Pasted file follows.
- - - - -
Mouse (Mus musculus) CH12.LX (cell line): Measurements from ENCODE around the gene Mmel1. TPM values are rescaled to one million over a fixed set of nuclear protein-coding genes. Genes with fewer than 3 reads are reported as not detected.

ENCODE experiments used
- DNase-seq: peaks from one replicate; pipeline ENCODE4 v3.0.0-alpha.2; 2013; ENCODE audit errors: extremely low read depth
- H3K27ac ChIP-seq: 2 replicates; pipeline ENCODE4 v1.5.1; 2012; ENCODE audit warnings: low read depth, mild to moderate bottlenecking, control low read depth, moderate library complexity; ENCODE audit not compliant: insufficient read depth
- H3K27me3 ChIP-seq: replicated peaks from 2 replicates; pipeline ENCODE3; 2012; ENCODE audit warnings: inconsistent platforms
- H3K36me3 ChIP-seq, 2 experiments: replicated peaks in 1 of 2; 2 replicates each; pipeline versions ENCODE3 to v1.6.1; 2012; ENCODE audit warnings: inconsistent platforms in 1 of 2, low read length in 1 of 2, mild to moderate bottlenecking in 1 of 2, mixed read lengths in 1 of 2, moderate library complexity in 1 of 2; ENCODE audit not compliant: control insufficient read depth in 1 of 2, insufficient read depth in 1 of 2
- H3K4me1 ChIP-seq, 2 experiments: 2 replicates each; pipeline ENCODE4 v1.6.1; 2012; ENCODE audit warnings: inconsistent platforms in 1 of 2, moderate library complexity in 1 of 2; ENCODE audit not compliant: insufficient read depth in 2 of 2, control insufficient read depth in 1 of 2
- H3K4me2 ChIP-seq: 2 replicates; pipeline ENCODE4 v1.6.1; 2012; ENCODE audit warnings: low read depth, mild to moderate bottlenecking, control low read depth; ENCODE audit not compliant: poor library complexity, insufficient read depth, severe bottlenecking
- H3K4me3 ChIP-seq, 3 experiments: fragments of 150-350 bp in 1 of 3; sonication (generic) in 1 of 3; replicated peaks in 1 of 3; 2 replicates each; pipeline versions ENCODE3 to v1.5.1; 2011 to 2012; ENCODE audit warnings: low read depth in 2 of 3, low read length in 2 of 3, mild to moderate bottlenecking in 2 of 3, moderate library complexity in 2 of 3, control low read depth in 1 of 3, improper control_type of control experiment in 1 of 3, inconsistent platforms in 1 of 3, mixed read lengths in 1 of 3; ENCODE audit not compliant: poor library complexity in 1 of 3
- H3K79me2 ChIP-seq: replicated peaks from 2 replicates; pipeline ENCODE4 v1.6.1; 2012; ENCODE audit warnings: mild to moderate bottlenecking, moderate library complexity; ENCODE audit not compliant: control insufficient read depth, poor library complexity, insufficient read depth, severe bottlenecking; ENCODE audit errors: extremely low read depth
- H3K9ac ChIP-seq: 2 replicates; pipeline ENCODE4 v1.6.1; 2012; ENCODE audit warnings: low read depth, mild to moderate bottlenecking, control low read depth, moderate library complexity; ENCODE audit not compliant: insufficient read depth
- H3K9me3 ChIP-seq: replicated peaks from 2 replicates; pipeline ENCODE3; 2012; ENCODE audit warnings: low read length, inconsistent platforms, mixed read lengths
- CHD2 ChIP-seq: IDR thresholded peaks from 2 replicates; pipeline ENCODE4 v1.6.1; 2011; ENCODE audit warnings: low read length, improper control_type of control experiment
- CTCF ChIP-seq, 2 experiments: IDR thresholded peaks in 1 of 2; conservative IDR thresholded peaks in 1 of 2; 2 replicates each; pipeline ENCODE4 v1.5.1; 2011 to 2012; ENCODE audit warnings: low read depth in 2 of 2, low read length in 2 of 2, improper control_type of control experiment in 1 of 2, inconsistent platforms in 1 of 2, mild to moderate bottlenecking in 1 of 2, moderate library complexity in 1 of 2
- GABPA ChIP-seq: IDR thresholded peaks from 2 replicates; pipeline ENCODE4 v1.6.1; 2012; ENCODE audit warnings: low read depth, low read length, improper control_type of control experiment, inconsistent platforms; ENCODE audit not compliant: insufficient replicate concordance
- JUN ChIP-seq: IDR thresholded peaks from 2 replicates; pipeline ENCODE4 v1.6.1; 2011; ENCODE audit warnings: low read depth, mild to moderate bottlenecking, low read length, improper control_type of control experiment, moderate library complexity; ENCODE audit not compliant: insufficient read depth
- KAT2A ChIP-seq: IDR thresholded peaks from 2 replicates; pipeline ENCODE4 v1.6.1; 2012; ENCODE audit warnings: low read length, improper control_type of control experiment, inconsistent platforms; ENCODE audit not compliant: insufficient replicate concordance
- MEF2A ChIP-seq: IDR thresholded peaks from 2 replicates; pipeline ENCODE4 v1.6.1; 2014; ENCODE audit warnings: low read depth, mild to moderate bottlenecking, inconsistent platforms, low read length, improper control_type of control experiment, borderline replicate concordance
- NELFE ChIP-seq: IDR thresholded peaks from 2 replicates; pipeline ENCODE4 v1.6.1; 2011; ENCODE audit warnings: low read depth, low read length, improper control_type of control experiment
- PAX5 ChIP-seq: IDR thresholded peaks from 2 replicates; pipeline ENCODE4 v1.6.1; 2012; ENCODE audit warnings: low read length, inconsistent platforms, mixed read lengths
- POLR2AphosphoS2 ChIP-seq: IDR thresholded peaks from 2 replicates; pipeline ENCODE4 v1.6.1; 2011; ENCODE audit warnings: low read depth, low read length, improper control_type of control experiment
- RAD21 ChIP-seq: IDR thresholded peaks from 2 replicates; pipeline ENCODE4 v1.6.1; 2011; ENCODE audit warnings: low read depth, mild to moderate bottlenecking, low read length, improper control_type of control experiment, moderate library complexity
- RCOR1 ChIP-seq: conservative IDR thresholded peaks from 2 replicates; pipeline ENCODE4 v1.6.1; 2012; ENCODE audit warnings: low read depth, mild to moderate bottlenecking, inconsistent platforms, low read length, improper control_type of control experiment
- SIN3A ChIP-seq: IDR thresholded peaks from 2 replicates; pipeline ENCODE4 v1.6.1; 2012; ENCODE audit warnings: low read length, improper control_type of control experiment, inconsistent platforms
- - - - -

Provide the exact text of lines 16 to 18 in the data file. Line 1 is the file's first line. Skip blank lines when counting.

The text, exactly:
- JUN ChIP-seq: IDR thresholded peaks from 2 replicates; pipeline ENCODE4 v1.6.1; 2011; ENCODE audit warnings: low read depth, mild to moderate bottlenecking, low read length, improper control_type of control experiment, moderate library complexity; ENCODE audit not compliant: insufficient read depth
- KAT2A ChIP-seq: IDR thresholded peaks from 2 replicates; pipeline ENCODE4 v1.6.1; 2012; ENCODE audit warnings: low read length, improper control_type of control experiment, inconsistent platforms; ENCODE audit not compliant: insufficient replicate concordance
- MEF2A ChIP-seq: IDR thresholded peaks from 2 replicates; pipeline ENCODE4 v1.6.1; 2014; ENCODE audit warnings: low read depth, mild to moderate bottlenecking, inconsistent platforms, low read length, improper control_type of control experiment, borderline replicate concordance